Friday, April 20, 2007

Movie Log: Everything You Ever Wanted To Know About Sex *But Were Afraid To Ask

For whatever reason, the late '60s and early '70s were the heyday of ridiculously long movie titles...like "Everything You Ever Wanted To Know About Sex *But Were Afraid To Ask", a minor early Woody Allen film that I somehow managed to miss watching when I was twelve (when I would have really appreciated it). I'm sort of vaguely wandering through the early movies of Allen these days, so I watched it last night.

It's also a great example of one of Hollywood's more endearing bits of folly: the idea that, simply because something (in this case, a book) was very successful in one medium it must be turned into a movie, which will then be even more successful. This works for things which have stories (particularly fiction), but tends to break down with objects such as...well, such as a popular question-and-answer book about sex, which is what this movie was very, very loosely based on.

Everything comprises seven separate vignettes (each around ten minutes long), all loosely inspired by a chapter title from the book. I'll warn anyone thinking about watching this that the first vignette, which features Woody Allen (also the director and writer) as a medieval Fool and Vanessa Redgrave as the randy Queen he's trying to get it on with, is by far the worst piece of the movie -- it's dull, unfunny, goes on too long, and is so dimly lit it's hard to see what's happening at times. The movie does get better from there.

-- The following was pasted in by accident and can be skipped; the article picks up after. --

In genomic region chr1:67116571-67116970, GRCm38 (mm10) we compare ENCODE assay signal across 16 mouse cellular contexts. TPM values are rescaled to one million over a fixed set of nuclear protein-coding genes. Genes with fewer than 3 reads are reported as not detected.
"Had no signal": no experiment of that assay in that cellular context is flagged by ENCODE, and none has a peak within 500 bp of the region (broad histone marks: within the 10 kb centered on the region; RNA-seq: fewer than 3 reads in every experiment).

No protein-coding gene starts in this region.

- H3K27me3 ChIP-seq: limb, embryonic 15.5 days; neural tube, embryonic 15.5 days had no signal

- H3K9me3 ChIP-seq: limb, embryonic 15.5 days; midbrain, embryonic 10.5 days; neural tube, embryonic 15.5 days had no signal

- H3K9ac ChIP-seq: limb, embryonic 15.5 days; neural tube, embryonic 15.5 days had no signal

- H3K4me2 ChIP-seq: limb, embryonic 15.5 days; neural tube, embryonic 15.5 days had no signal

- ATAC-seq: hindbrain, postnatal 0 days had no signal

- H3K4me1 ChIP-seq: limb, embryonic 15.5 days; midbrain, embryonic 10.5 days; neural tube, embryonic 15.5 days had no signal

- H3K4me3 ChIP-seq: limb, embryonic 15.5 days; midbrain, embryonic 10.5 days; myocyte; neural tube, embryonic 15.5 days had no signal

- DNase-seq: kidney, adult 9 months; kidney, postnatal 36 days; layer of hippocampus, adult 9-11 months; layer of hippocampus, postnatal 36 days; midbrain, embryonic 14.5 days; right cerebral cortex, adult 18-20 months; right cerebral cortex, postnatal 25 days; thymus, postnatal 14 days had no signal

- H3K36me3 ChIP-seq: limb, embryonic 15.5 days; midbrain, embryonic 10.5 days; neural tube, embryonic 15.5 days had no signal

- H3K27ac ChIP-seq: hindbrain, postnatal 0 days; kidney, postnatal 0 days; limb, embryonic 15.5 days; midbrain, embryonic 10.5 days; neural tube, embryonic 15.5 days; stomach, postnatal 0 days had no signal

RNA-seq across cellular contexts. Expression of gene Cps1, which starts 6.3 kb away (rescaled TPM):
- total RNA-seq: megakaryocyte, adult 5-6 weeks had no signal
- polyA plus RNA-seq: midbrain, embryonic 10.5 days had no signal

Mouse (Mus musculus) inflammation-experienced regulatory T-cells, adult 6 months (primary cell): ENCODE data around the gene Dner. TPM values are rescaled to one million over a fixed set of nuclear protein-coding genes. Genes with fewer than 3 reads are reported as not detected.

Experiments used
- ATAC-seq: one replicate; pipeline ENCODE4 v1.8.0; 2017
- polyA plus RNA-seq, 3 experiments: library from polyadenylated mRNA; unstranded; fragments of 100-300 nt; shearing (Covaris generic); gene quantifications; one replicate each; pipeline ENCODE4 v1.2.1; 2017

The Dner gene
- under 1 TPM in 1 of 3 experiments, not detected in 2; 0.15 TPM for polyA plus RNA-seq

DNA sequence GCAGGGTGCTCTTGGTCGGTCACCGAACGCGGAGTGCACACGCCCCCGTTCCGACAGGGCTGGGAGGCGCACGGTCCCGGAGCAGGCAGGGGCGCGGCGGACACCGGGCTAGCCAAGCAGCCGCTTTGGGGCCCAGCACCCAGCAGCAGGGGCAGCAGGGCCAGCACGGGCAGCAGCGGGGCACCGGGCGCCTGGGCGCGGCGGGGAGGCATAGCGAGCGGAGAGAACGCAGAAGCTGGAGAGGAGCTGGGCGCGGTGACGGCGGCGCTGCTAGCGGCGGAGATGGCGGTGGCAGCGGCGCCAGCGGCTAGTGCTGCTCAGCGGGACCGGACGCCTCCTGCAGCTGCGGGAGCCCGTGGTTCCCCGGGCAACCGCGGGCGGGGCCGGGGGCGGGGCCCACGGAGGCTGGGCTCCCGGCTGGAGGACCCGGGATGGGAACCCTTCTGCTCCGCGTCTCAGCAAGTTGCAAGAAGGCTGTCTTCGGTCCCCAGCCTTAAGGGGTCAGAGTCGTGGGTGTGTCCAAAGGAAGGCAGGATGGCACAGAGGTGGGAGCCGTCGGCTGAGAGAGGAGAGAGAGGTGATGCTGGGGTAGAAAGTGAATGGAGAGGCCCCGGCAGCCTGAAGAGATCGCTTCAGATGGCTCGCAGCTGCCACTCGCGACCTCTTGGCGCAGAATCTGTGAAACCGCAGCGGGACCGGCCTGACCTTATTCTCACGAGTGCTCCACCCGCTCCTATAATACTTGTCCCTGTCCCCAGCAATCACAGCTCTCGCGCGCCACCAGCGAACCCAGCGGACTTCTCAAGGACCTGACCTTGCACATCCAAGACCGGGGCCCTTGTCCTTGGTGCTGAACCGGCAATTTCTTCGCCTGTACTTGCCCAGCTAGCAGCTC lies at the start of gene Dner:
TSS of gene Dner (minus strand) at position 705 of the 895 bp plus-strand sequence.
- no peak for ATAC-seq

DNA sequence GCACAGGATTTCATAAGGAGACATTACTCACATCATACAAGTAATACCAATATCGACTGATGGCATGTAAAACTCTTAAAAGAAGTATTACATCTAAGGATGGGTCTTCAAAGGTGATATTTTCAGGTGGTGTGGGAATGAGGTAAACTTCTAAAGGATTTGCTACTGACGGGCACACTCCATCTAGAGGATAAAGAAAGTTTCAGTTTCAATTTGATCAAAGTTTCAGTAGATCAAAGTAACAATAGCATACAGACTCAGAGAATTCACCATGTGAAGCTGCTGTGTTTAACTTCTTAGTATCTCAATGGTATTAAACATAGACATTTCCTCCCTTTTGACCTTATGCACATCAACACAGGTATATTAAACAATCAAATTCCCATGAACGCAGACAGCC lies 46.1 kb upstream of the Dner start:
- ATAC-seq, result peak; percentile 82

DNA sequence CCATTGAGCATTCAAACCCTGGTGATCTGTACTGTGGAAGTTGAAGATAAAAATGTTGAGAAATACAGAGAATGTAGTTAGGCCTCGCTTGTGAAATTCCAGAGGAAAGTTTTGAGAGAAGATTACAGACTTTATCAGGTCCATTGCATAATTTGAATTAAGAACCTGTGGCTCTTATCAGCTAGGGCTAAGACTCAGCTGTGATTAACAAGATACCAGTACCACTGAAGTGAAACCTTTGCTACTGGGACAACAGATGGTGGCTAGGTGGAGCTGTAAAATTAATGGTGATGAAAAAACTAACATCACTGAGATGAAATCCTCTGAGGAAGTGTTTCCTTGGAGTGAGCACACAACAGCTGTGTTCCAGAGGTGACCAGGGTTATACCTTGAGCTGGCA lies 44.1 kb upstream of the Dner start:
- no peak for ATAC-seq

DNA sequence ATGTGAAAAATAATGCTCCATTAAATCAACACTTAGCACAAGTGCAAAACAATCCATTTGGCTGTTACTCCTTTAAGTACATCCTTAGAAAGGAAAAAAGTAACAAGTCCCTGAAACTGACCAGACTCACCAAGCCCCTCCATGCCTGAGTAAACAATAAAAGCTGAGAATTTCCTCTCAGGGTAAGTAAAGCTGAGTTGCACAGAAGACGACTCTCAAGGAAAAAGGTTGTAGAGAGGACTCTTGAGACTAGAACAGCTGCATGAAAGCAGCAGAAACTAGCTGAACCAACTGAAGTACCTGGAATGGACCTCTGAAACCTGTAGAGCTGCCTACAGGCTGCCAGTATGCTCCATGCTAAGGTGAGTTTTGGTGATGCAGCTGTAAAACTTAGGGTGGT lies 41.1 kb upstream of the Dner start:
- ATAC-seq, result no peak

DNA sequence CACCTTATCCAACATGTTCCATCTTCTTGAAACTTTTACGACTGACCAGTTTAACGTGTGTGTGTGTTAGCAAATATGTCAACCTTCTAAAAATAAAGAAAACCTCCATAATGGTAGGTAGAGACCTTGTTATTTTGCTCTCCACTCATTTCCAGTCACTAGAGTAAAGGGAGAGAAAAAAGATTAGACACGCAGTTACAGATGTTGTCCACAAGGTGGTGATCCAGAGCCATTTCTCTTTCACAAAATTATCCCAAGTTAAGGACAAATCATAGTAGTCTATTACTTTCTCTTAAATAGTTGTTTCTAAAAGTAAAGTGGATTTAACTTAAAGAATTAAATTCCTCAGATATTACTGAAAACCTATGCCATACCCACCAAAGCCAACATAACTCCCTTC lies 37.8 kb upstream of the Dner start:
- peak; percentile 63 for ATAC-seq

In fact, the other six pieces are pretty good -- they're variable, but they're all funny at least in places, and the movie recovers the ground it lost in those boring first ten minutes. Gene Wilder has a great turn as a doctor who falls in love with a sheep, and the last section (with Tony Randall as the head of the crew inside a man's brain as he goes on a dinner-date and then has sex) is inventive and wonderful. But it's all so very '60s: this is the squinting look towards the sun of a culture that had tried to ignore sex for a good generation or more. (And still gets things wrong -- the "What is sodomy?" section is actually about bestiality, which is not at all the same thing.)

So, for someone my age, it's like looking at a time capsule of what my parents' generation thought sex was. And thinking of it that way is really creepy. Ew. Sorry I mentioned that.

2 comments:

Mike said...

it's also a great example of one of Hollywood's more endearing bits of folly: the idea that, simply because something (in this case, a book) was very successful in one medium it must be turned into a movie

I suspect Woody wanted to make a sex comedy and thought it would be funny to license the title, rather than having any intent of filming the book.

Andrew Wheeler said...

Mike: From what I've read, it was in development at the studio pre-Woody; other screenwriters had already tried (and failed) to turn it into something that looked like a movie.

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